The war between cats and mice just took a chilling turn, as a team of Russian researchers announces that early exposure to a chemical in cat urine can condition mice not to flee from an approaching cat. This can't end well for the mice.
Cat urine contains a chemical compound called L-Felinine, and mice have evolved to react to it. When mice smell L-Felinine, their bodies produce a stress hormone called corticosterone, and they flee from the cat.
According to researchers, a good whiff of L-Felinine can even trigger hormonal reactions that can keep female mice from reproducing at all, or cause them to have smaller litters than usual. That kind of reaction isn't unique to mice. Many prey species won't reproduce, or will hold off on giving birth, if they know there's a predator nearby.
But when mice grew up with the smell of cat urine, they don't run away, according to lead researcher Vera Voznessenskaya and her colleagues, who presented their findings at the annual conference of the Society for Experimental Biology in Prague earlier this week.
The researchers exposed mice to the scents of cat urine and pure L-Felinine for the first two weeks of their lives. That's what biologists call the critical period, a time when young animals pick up important information about the world. It's when baby birds imprint on their mothers, and it's when human children learn languages quickly and easily. And apparently, it's when baby mice can learn not to run from the smell of cats.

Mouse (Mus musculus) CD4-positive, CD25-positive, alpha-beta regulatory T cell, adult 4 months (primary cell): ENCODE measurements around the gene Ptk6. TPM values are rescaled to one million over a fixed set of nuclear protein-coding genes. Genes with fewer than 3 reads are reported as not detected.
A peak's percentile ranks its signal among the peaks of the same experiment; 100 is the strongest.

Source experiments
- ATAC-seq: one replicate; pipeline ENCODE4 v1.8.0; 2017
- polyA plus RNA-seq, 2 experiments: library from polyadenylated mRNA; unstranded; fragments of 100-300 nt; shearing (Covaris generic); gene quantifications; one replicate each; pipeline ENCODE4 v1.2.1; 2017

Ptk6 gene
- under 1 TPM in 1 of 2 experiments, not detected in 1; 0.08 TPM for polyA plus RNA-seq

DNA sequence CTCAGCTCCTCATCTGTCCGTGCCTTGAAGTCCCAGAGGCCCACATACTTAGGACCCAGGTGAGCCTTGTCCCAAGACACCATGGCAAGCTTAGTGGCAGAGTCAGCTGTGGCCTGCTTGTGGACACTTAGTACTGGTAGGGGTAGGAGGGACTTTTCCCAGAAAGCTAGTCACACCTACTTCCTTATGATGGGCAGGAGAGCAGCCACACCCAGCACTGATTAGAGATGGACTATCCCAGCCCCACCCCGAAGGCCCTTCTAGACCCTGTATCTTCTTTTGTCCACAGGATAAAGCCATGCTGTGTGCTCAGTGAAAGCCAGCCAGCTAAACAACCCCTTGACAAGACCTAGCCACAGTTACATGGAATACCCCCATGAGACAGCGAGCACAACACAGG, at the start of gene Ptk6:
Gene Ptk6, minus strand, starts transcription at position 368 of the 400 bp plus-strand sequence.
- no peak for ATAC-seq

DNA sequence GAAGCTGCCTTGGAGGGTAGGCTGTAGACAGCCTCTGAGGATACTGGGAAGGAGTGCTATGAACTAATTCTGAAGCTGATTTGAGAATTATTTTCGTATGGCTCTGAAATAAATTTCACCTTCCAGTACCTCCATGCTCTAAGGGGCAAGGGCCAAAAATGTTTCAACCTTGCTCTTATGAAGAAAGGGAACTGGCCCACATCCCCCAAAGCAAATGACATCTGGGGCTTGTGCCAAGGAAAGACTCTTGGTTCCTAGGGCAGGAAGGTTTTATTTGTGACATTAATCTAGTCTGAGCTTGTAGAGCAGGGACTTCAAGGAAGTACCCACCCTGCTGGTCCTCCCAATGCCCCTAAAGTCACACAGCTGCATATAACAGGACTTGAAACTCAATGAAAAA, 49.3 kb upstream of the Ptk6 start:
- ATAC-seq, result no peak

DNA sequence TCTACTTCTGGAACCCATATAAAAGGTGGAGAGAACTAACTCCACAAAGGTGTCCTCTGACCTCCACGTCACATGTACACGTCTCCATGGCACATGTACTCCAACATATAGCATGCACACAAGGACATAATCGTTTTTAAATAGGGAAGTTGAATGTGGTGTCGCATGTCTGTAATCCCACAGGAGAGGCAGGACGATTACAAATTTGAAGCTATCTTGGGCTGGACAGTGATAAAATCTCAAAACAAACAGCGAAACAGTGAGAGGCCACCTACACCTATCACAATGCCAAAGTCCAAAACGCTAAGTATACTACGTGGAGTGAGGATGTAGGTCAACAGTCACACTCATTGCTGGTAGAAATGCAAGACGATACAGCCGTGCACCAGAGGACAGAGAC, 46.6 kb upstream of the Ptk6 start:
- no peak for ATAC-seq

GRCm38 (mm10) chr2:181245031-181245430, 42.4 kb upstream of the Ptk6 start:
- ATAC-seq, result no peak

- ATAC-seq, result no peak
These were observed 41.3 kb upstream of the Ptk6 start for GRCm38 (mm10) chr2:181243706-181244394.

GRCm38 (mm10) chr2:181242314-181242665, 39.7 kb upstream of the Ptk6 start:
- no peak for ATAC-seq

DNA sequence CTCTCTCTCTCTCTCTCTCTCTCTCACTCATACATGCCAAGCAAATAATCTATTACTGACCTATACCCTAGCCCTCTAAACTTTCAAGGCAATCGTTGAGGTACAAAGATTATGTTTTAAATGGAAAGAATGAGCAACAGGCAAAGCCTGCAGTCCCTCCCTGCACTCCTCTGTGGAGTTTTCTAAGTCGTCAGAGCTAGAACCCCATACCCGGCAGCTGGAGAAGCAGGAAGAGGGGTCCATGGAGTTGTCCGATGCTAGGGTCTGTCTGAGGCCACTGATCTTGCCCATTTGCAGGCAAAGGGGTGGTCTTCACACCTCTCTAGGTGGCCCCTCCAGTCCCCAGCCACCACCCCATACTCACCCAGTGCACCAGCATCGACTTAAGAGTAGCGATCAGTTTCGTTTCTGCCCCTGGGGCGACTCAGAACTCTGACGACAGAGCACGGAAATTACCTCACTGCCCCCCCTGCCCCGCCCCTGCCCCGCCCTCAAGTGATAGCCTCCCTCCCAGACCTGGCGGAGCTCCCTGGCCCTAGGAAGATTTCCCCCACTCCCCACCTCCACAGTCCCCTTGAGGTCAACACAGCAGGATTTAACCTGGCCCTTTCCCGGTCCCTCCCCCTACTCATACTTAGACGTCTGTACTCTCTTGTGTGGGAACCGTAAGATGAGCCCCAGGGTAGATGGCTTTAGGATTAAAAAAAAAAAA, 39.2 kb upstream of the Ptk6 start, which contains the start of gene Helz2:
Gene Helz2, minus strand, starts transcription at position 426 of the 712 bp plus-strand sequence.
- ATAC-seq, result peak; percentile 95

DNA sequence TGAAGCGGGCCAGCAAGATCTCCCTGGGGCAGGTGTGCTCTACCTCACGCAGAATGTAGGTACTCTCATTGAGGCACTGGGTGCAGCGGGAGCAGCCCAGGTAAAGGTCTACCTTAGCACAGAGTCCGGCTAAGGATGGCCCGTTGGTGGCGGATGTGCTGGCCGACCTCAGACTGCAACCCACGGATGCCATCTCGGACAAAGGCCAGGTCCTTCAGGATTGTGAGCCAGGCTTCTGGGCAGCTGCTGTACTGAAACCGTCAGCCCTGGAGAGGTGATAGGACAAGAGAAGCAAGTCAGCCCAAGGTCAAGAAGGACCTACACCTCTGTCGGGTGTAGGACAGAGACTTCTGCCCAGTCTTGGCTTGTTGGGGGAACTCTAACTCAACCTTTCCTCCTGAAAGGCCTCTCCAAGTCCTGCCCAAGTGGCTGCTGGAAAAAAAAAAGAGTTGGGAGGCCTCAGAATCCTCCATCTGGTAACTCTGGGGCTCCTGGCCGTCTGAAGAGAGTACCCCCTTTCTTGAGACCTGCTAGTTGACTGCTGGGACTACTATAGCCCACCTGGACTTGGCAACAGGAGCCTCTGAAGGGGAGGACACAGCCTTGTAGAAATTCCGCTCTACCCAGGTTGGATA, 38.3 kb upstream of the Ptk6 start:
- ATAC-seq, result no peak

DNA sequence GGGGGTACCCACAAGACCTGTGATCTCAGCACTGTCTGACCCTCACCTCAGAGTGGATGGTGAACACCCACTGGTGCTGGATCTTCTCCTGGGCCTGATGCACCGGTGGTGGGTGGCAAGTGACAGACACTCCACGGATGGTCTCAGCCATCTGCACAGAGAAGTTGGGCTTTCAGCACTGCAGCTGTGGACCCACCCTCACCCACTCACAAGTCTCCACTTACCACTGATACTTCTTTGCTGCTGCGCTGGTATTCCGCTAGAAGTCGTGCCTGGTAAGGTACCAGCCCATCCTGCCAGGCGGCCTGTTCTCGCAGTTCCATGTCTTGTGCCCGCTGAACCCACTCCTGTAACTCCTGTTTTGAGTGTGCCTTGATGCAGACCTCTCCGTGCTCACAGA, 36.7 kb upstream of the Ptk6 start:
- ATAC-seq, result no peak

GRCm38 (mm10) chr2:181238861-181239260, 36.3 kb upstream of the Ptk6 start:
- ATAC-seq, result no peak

It probably helped that Voznessenskaya and her team fed the mice milk while exposing them to the cat urine smell. The mice would have learned to associate the smell with food, which probably made them even less inclined to flee.
Here's the Creepy Part
It sounds like these mice should be pretty comfortable around cats. Sure, they're probably going to get eaten, but at least they're ok with it, right?
Wrong. Horrifyingly wrong. The mice in the study still have a significant stress reaction when they smell L-Felinine, pumping their bodies full of the stress hormone corticosterone. They're frightened, but they just don't run away.
That sounds a bit like Stockholm Syndrome, but the researchers say it just demonstrates that the body's stress reactions are innate - governed by genetics - but the mice can learn different behaviours in response.
And of course, this probably isn't a scenario that plays out often, if at all, in the real world, but it still makes you wonder: if this can happen to mice, what are cats conditioning us for?
Picture: Wikimedia Commons